by Alana Dore, inside columnist
Bae. You’ve used it, either ironically or literally – and for your sake, I hope the former – to refer to your significant other, roommates or friends. You’ve Instagrammed a photo of yourself and a Chipotle burrito with the caption: “me and bae.” It fills your Twitter feed and your Facebook timeline. This three-letter term has invaded every aspect of our social lives, yet we know so little about it.
By now, it’s inevitable that you know the meaning of the word bae, but, just in case you’ve been living under a rock, it is generally used in reference to a significant other of any gender for whom one cares deeply, or your Chipotle burrito.
It first began to pick up speed in 2012 and 2013 with the meme “bae caught me slippin,” which, as you may remember, was associated with people taking selfies of themselves sleeping. The gimmick in these photos was that they were obvious selfies, and in most of these memes, the subject’s hand and phone were caught taking the photo. Bae, in this instance, is referring to their significant other who hypothetically caught them sleeping. You following?
Use of the term became mainstream when Pharrell Williams released the song, “Come Get It Bae” with Miley Cyrus in May of 2014. Despite the rise in popularity, I didn’t hear this word until a few months after when a friend of mine said, “Thanks bae” over group text and I lost my composure. I was filled with satisfaction as I burst his bubble and called him out for shortening the term baby, demanding, “Isn’t babe short enough?”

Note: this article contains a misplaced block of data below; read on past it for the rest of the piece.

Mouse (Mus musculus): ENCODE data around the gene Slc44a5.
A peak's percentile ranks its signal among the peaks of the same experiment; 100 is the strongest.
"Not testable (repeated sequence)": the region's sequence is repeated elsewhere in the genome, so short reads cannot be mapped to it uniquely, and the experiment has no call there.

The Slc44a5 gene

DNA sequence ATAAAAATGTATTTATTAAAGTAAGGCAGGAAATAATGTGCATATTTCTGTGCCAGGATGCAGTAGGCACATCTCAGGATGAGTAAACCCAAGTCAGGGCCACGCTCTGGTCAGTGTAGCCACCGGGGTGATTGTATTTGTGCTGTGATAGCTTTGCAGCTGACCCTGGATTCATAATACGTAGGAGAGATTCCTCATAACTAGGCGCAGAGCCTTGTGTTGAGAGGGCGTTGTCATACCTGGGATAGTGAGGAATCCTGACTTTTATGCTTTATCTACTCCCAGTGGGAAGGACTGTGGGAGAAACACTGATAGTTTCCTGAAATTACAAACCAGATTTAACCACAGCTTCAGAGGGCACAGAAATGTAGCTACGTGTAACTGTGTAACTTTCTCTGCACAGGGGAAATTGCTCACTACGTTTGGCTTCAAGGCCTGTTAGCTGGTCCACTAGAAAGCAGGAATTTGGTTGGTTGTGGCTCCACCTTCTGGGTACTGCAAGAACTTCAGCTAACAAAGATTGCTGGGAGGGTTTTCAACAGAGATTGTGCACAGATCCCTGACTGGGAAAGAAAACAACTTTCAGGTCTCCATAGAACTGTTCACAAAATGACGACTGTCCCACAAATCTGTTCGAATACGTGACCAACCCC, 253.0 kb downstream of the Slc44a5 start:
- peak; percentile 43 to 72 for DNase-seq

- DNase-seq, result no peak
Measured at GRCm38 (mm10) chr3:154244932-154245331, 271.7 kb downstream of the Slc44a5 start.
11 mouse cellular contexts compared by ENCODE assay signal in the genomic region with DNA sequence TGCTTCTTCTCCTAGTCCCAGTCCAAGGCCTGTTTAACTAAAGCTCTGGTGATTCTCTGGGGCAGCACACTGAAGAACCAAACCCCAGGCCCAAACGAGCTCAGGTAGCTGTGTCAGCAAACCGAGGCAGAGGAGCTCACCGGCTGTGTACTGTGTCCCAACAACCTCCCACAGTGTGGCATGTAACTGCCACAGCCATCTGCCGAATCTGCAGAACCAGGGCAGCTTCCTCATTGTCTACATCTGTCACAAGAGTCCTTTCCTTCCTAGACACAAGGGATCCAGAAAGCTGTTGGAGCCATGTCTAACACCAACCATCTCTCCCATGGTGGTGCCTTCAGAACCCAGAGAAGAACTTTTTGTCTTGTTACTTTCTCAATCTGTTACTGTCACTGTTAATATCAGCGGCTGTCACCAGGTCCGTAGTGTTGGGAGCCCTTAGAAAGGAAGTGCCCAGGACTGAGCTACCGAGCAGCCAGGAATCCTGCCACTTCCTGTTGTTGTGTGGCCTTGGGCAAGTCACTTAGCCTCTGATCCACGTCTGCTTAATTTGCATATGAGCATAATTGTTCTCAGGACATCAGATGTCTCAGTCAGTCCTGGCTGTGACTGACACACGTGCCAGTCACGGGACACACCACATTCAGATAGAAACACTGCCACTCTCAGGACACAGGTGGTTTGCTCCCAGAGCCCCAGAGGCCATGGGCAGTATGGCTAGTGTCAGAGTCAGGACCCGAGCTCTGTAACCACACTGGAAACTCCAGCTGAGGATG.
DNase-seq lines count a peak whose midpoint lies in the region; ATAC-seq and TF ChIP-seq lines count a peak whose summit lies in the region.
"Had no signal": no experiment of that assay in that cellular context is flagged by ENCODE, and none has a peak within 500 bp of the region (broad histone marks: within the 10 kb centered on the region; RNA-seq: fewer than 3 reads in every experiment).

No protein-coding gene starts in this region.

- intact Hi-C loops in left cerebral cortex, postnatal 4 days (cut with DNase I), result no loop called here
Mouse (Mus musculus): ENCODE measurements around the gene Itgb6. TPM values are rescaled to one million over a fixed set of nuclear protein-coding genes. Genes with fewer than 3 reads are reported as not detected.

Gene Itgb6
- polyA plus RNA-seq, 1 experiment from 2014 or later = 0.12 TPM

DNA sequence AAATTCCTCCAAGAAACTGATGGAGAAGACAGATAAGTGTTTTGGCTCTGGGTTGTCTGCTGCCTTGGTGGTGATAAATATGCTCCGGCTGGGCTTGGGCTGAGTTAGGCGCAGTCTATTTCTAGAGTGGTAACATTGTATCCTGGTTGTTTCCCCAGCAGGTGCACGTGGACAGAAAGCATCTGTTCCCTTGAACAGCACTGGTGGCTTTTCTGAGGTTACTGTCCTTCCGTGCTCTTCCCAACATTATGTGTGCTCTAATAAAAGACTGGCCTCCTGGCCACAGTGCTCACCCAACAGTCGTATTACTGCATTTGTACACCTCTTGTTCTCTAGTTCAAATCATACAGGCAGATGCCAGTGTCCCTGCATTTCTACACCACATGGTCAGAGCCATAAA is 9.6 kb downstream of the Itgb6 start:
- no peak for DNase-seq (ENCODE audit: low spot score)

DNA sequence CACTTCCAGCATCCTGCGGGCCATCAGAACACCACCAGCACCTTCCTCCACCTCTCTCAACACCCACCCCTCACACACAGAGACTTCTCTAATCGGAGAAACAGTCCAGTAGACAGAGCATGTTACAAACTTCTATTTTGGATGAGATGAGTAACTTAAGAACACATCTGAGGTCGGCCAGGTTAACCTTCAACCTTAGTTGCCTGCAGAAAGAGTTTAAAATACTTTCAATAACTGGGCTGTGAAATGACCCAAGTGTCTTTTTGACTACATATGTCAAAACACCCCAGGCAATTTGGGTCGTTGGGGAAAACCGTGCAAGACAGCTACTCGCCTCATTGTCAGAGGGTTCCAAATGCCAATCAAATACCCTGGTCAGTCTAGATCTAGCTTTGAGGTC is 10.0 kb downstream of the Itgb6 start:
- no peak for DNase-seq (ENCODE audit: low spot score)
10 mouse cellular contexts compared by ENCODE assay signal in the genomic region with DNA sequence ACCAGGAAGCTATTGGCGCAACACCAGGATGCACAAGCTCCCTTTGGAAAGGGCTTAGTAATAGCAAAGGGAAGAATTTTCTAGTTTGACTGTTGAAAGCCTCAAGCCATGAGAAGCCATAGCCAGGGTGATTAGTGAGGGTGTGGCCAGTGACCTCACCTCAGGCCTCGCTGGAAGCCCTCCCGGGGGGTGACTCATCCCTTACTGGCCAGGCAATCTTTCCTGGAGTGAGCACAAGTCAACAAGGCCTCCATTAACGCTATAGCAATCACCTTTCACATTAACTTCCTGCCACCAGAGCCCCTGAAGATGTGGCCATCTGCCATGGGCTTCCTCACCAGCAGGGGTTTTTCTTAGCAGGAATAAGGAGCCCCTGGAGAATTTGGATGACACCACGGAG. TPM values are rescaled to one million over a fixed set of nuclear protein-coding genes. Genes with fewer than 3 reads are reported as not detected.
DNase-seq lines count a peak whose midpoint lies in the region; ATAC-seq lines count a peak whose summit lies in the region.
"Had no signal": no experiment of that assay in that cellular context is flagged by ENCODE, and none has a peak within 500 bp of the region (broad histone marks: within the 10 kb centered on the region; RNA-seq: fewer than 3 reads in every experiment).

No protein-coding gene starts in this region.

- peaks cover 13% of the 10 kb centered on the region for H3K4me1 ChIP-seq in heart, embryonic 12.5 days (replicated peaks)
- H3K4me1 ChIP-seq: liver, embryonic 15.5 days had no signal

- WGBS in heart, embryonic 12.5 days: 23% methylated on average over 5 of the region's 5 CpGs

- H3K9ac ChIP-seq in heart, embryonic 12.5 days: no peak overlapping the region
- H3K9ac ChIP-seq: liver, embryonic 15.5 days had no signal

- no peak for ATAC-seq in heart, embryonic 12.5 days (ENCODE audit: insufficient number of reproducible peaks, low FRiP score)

It was in this conversation that I was first chastised for my improper understanding of the term and was informed that bae was really an acronym for “before anyone else.” I had my suspicions, but it was not until recently that my doubts were confirmed. This erroneous origin story first appeared in 2011, three years before the term hit its peak but nearly six years following the first use of the word in mainstream media.
According to Rap Genius, the earliest use of the word bae in rap lyrics dates back to 2005. We were listening to “Pon de Replay” and “Hollaback Girl,” but someone, somewhere was starting the bae trend. Just look at how well the term fits in the lyric, “when the pimp’s in the crib bae / drop it like it’s hot.”
While popular media has just recently adopted the trend, the truth is bae has been around for decades, grounded in Southern African-American communities where it formed naturally as a result of letter-dropping, turning “baby” to “bae.” Although a hotly debated topic, this word-shortening is a common and natural occurrence. This final consonant deletion is an explanation for the word that makes the most sense both linguistically and historically.
Trends come and go – do you remember spelling fat with a ph? – but overuse and the effects of groupthink (thanks for that, UrbanDictionary) have created a lesion in society, a rift between those who are repulsed by the use of the word and those who have embraced it. Whatever your stance, let’s agree to give credit where credit is due and embrace its roots.
Me? I believe “baewatch” season must come to an end, but Justin Bieber has ruined “baby” for me as well.